Creating a well functioning smart grid – cyclically connected to smart vehicles and buildings and houses, as well as personal and public renewable energy systems – will be no small infrastructure feat. Utility providers, technology innovators, neighborhood councils and local governments will need to come together to provide needed support -- both monetarily and ideologically.
Although U.S. President Obama and the recently passed stimulus plan are pushing the renewable, electric energy revolution forward, residents across the nation might need more motivation to make the leap from fossil fuel users to plug-in pioneers.
A new project, headed by “think-and-do” tank the Rocky Mountain Institute, is offering to help city leaders provide community members with that extra inspiration. The initiative, Project Get Ready, supplies a menu of strategies that are meant to help cities prepare for the “plug-in” transition. According to RMI, problems related to individual hesitancy toward purchasing electric vehicles and investing in the infrastructure itself, can “be overcome if cities/regions become ecosystems that welcome electric vehicles.”
To create such an ecosystem, incentives need to be put in ranging from financial incentives, to “luxuries” (like parking spots), advertising, job training, education, service, and more.
Project Get Ready has attracted coalition members including automobile makers, technology and utility companies, nonprofits and more, who are all willing to help embolden cities to recreate their energy landscapes. The idea for this initiative was born after RMI’s Smart Garage Summit, a three-day charrette, at which constituents discussed how best to break the catch-22 implementation problem cycle and create a more collaborative relationship between smart building, energy and vehicle production.
Currently community members in Portland, Ore.; Indianapolis, Ind; and Raleigh, N.C. have agreed to work with Project Get Ready. RMI states that it plans to have community leaders in at least 20 cities working to make their areas plug-in ready, and would like to see 2 percent of the U.S. vehicle fleet be electric by 2015.
So what makes a city ready? Since each community is different, says Laura Schewel a consultant at RMI, the members will be allowed you to pick and choose what strategies will suit their communities best. These strategies include working with banks and dealers to offer low-interest loans for plug-ins to fast-tracking permitting for charging stations (see full list of barriers and strategies here). Schewel said, ideally, they'd like to see cities pursue the following hypothetical timeline:
June 2009: Convene a group of stakeholders from ALL sectors, sign on to a local readiness charter. Pick one "coordinator" or "champion" for the program. For example, in NC, the non-profit Advanced Energy is the coordinator.
By the end of 2009: have plans to convert or buy several hundred vehicles from city and corporate fleets. (Actual number depends on size of city). Start breaking ground on first 30 charge stations to test. Have funds raised to continue infrastructure deployment and citizen education.
2010: Get some factory-made cars, as well as lots of retrofits and NEVs. High profile people should drive them. Have a viral marketing campaign (eg: college kids at the NASCAR race, with a PHEV giving test drives and practice plug-ins, talking up the technology). Start a local certified retrofit outfit. Execute many other menu items.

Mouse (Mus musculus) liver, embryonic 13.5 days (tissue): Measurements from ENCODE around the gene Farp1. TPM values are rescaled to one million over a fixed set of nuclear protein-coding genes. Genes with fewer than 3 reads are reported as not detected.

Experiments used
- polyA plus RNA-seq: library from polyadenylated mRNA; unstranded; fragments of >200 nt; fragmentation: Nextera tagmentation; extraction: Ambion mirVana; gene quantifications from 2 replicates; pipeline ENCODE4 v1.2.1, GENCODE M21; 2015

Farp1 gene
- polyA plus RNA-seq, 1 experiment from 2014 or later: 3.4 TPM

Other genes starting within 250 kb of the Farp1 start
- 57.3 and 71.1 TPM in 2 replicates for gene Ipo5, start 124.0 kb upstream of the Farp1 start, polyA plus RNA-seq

2011: Ramp up the factory made cars. All menu items fully in place . Citizens should be buying cars by this point in big numbers.
2012: By end of 2012, RMI hopes for at least 0.5 percent of registered vehicles to be plug-ins.
2013/2014: Learn from snafus, adapt, improve. Help citizens buy cars!
2015: 2 percent!
Project Get Ready is ambitious indeed. But it is inspiring that a handful of cities already have project leaders starting in on the process. These members see that, although there will be hard work and upfront costs, in the long run, a well-connected grid system will help enable the renewable energy revolution.
Personally, what I think would be truly inspirational, would be to see that 2 percent of vehicles also become the only personal vehicles on the road. Perhaps by 2015 we can also aim to create the complete streets, public transit and high speed rail options that will decrease the need for personal vehicles altogether.
Grateful for the final paragraph. The near elimination of the automobile as a means of transportation is probably the only way towards a sustainable future. We sometimes tend to think the the CO2-spewing, gas-guzzling automobile is the real problem. However, even clean, energy-efficient automobiles require an ever-growing system of roads that promote even more sprawl and carve up even more of the environment.
I'm wondering how we replace the heavy hauling portion of transportation. Do you envision electric 18 wheelers, electric trains, cargo ships? or would these be fueled with natural gas, etc?
Well, the first ideas that come to mind are cargo ships with sails, zeppelins, high speed rail, and small electric trucks that take packages from warehouse to shop from docking centers, such as Amsterdam's recently unfunded project, City Cargo: http://www.citycargo.nl/faq_eng.htm
This guy would make a great poster child for electric car grassroots: